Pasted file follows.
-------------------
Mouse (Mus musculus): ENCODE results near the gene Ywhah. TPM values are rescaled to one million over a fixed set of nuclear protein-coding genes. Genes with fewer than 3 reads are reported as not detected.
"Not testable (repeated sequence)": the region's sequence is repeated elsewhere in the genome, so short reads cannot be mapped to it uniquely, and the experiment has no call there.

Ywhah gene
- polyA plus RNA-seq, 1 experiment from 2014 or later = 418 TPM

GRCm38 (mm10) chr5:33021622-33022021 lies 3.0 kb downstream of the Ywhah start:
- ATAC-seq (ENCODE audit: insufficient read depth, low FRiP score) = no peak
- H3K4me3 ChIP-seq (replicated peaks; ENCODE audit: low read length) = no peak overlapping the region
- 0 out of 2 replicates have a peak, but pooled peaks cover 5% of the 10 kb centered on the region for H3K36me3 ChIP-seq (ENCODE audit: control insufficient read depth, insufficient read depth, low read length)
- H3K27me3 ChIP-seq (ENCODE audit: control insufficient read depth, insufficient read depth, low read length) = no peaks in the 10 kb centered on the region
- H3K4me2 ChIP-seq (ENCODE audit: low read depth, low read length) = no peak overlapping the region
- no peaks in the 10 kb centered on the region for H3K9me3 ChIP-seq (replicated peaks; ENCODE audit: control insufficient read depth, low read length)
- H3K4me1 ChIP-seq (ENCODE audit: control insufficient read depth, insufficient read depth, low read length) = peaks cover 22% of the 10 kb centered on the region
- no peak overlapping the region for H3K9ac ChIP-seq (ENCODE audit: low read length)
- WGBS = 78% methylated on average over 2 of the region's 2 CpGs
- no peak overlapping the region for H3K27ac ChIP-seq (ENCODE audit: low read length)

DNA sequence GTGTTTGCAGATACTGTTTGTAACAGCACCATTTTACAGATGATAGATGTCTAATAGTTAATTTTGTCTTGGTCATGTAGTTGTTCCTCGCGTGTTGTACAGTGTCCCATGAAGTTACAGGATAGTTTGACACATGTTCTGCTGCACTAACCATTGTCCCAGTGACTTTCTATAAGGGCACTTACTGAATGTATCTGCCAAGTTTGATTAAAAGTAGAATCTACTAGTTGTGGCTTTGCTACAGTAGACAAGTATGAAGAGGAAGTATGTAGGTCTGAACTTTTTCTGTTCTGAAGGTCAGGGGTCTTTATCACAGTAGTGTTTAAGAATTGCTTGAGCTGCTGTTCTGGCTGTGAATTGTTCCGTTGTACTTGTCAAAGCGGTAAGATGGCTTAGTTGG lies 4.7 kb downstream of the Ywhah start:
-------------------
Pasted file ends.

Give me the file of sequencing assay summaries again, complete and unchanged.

Mouse (Mus musculus): ENCODE results near the gene Ywhah. TPM values are rescaled to one million over a fixed set of nuclear protein-coding genes. Genes with fewer than 3 reads are reported as not detected.
"Not testable (repeated sequence)": the region's sequence is repeated elsewhere in the genome, so short reads cannot be mapped to it uniquely, and the experiment has no call there.

Ywhah gene
- polyA plus RNA-seq, 1 experiment from 2014 or later = 418 TPM

GRCm38 (mm10) chr5:33021622-33022021 lies 3.0 kb downstream of the Ywhah start:
- ATAC-seq (ENCODE audit: insufficient read depth, low FRiP score) = no peak
- H3K4me3 ChIP-seq (replicated peaks; ENCODE audit: low read length) = no peak overlapping the region
- 0 out of 2 replicates have a peak, but pooled peaks cover 5% of the 10 kb centered on the region for H3K36me3 ChIP-seq (ENCODE audit: control insufficient read depth, insufficient read depth, low read length)
- H3K27me3 ChIP-seq (ENCODE audit: control insufficient read depth, insufficient read depth, low read length) = no peaks in the 10 kb centered on the region
- H3K4me2 ChIP-seq (ENCODE audit: low read depth, low read length) = no peak overlapping the region
- no peaks in the 10 kb centered on the region for H3K9me3 ChIP-seq (replicated peaks; ENCODE audit: control insufficient read depth, low read length)
- H3K4me1 ChIP-seq (ENCODE audit: control insufficient read depth, insufficient read depth, low read length) = peaks cover 22% of the 10 kb centered on the region
- no peak overlapping the region for H3K9ac ChIP-seq (ENCODE audit: low read length)
- WGBS = 78% methylated on average over 2 of the region's 2 CpGs
- no peak overlapping the region for H3K27ac ChIP-seq (ENCODE audit: low read length)

DNA sequence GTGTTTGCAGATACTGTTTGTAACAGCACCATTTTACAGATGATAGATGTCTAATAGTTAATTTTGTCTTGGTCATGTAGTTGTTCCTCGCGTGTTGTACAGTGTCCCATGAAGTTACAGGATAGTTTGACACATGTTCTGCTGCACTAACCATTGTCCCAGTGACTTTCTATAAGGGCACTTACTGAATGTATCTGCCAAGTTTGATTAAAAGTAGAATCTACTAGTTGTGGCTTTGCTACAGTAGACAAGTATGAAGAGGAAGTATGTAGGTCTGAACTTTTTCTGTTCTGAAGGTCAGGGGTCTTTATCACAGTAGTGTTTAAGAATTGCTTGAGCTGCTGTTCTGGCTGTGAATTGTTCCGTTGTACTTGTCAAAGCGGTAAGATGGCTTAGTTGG lies 4.7 kb downstream of the Ywhah start: